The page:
FIFPRO against Covid-19 redundancies and wage cuts in football

"FIFPRO and our affiliated player associations are receiving a large volume of calls for assistance from professional footballers"

Simeone y los jugadores se verán afectados por los recortes anunciados en el Atlético de Madrid | Perform

FIFPro has asked football clubs not to consider temporary redundancies or wage decreases for their players, pointing out that the majority of players don't earn a lot of money. 

EFE

They released a statement late on Friday given the measures being taken across the globe by clubs in an attempt to combat the coronavirus pandemic. 

"We call on clubs with short-term financial difficulties to meet with national player unions to negotiate fair and proportionate arrangements which respect their legal obligations, and equally address the interests of both employer and employee," the statement said.

"At a time of such a significant social crisis, solutions must be found with everybody’s contribution. Most football players outside the world’s biggest leagues are earning at the same level or below average domestic income and would be severely affected by salary decreases.

"In these turbulent times caused by the spread of coronavirus and shutdown of football, FIFPRO and our affiliated player associations are receiving a large volume of calls for assistance from professional footballers."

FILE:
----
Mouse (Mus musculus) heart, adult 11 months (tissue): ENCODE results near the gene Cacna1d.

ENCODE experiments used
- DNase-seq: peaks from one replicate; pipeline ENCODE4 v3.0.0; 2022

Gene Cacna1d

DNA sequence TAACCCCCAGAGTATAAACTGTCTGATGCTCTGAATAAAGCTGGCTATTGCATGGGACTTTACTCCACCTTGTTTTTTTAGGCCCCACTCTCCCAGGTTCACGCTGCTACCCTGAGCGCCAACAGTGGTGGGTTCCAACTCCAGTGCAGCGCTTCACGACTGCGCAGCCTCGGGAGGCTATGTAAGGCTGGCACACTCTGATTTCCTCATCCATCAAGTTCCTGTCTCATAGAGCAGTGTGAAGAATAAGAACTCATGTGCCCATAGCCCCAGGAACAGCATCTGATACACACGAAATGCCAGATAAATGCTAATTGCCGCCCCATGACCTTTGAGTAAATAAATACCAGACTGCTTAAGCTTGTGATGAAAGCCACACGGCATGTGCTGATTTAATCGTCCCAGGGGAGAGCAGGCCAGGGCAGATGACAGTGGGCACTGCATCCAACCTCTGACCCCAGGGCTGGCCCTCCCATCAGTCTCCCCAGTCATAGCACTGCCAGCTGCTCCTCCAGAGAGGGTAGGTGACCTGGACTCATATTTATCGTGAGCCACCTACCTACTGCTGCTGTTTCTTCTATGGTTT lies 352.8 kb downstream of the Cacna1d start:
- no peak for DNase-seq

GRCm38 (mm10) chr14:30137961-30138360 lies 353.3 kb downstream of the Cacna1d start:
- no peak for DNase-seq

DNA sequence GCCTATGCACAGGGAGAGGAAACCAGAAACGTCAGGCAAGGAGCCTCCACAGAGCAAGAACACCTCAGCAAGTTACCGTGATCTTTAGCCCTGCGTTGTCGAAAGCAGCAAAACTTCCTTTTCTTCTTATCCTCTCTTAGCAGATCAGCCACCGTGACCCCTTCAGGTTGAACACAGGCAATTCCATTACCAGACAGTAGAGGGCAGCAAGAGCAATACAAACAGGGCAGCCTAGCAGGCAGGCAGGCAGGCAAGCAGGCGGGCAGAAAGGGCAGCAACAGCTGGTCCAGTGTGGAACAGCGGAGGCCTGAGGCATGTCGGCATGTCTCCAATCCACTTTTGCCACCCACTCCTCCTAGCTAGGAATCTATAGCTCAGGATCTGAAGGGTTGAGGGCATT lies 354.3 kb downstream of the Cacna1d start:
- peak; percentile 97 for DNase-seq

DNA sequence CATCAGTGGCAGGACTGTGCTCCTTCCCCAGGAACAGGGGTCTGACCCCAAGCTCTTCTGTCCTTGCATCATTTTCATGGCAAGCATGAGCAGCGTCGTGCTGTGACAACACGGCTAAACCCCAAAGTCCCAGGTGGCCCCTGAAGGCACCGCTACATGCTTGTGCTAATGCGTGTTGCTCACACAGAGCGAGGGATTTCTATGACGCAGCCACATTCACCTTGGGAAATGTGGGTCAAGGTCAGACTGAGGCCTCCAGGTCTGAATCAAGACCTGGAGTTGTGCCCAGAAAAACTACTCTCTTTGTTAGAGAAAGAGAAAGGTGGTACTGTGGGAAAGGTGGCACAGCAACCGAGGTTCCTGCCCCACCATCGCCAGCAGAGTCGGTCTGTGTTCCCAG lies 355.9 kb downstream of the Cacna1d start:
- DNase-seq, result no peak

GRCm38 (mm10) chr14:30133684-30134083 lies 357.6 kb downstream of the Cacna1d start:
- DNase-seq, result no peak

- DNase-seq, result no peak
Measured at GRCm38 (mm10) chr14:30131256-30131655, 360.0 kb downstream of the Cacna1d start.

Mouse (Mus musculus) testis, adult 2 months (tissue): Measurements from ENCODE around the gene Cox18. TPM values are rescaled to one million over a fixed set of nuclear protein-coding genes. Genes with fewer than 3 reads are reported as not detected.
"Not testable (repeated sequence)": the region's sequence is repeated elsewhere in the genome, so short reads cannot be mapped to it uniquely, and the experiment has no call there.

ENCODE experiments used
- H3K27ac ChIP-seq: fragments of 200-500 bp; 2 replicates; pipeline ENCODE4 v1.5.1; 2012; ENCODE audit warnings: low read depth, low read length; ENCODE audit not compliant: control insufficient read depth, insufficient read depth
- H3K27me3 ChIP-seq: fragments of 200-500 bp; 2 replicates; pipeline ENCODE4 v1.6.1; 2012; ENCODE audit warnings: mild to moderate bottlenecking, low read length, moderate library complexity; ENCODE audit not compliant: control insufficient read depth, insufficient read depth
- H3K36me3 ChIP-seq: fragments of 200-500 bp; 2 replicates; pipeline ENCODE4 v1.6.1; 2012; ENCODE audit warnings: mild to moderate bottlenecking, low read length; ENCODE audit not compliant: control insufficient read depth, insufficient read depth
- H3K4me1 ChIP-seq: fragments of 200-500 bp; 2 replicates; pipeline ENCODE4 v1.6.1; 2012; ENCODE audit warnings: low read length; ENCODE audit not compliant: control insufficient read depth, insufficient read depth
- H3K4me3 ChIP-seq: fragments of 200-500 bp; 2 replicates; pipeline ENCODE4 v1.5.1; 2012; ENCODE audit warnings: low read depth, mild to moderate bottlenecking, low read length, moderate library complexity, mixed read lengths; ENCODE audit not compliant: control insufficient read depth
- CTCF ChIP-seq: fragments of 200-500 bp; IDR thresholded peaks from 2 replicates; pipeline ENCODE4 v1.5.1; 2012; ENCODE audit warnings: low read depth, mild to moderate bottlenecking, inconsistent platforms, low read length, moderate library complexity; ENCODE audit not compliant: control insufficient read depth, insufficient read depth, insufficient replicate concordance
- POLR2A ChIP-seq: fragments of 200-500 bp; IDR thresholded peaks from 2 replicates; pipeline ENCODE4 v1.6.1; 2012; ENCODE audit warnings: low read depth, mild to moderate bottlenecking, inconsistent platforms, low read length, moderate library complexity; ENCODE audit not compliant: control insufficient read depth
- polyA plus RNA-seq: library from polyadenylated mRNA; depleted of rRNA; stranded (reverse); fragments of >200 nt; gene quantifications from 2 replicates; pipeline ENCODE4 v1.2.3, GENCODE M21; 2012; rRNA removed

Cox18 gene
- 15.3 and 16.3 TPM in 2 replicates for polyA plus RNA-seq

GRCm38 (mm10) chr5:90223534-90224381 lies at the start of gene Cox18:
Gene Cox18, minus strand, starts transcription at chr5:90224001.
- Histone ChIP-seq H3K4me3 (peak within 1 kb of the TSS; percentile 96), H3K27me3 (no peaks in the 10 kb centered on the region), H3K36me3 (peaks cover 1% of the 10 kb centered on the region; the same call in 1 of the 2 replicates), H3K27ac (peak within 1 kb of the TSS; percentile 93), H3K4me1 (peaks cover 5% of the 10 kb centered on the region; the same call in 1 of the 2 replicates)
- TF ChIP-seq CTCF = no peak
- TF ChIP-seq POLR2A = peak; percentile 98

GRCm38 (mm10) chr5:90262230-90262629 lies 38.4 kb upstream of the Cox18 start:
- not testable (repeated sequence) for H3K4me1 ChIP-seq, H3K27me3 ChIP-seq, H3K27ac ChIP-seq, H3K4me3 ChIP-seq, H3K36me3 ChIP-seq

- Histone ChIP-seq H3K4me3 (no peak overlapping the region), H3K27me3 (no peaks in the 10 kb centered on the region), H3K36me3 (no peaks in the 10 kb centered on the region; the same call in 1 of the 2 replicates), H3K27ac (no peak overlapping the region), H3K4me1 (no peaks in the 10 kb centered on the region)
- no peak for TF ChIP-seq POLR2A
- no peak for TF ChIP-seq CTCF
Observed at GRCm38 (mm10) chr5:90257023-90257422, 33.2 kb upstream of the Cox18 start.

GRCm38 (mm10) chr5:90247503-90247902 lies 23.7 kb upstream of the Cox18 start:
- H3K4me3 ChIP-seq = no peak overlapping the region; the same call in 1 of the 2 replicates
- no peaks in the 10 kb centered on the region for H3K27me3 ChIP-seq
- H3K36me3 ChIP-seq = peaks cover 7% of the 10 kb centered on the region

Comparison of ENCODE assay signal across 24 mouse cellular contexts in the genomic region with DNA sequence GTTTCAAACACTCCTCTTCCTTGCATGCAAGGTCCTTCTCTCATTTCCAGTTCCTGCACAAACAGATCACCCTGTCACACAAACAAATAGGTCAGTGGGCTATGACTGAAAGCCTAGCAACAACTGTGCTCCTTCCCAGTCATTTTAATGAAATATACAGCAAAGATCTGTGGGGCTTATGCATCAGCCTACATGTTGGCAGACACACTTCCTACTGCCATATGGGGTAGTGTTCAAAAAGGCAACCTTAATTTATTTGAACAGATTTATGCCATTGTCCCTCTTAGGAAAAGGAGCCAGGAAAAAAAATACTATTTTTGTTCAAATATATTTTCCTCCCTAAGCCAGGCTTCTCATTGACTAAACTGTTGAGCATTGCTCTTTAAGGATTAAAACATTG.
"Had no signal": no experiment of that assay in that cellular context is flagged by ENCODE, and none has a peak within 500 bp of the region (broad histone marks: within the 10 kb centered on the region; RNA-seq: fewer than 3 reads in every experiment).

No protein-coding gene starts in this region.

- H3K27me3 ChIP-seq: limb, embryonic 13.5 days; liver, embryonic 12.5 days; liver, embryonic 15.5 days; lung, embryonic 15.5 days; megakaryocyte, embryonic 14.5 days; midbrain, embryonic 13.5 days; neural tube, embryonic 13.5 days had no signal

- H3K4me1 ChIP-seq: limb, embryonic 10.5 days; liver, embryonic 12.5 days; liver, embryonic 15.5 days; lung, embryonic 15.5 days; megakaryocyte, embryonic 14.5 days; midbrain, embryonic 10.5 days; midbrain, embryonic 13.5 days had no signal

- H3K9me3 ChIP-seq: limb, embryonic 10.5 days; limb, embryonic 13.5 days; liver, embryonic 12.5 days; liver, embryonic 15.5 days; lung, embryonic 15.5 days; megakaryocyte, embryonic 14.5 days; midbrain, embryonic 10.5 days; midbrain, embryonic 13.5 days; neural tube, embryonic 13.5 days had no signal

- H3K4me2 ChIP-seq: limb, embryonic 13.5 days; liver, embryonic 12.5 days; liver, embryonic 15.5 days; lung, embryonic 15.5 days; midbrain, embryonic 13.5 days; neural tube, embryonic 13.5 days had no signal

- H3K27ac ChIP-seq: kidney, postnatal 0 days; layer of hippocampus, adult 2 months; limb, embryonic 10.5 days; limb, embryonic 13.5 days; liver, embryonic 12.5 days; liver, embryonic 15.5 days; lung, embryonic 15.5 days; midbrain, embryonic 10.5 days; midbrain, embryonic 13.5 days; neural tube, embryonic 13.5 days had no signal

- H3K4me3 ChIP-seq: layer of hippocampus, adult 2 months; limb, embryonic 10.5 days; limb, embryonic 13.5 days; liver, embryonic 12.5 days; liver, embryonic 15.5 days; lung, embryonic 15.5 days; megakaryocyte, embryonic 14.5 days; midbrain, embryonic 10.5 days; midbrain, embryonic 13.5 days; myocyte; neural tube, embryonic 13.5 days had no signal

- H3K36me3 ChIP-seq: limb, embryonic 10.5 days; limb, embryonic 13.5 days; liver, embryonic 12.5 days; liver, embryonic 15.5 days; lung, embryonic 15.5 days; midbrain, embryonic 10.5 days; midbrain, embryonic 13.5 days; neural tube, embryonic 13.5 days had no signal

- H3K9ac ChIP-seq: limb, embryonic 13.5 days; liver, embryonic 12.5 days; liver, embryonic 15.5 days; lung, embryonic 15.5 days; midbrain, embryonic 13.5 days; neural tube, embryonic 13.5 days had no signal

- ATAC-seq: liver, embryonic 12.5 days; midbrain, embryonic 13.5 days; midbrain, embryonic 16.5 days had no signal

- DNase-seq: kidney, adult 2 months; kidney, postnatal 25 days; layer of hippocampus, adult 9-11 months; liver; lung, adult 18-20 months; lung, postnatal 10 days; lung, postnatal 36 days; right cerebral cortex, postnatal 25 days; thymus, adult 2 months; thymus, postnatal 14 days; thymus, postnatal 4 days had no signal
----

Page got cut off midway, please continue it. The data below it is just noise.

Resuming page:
The organisaition asked clubs with financial problems to deal with the respective players' associations in each country -- the AFE in Spain. 

"Professional football reinvests a large amount of revenue on sporting potential," the statement continued. "This financial model is now coming under pressure on a global basis, particularly in small and mid-sized leagues. We are committed to doing our utmost to support player unions and professional footballers in this situation.

"During such an unprecedented period, FIFPRO will employ extra resources in order to further step up our efforts to support players, and provide them with extra legal advice, mental health support and second-career planning.

"While we are encouraged by football stakeholder cooperation at an international level, we are extremely concerned that a significant number of clubs, in more than half a dozen countries, have begun to immediately lay off players or unilaterally reduce their salaries."

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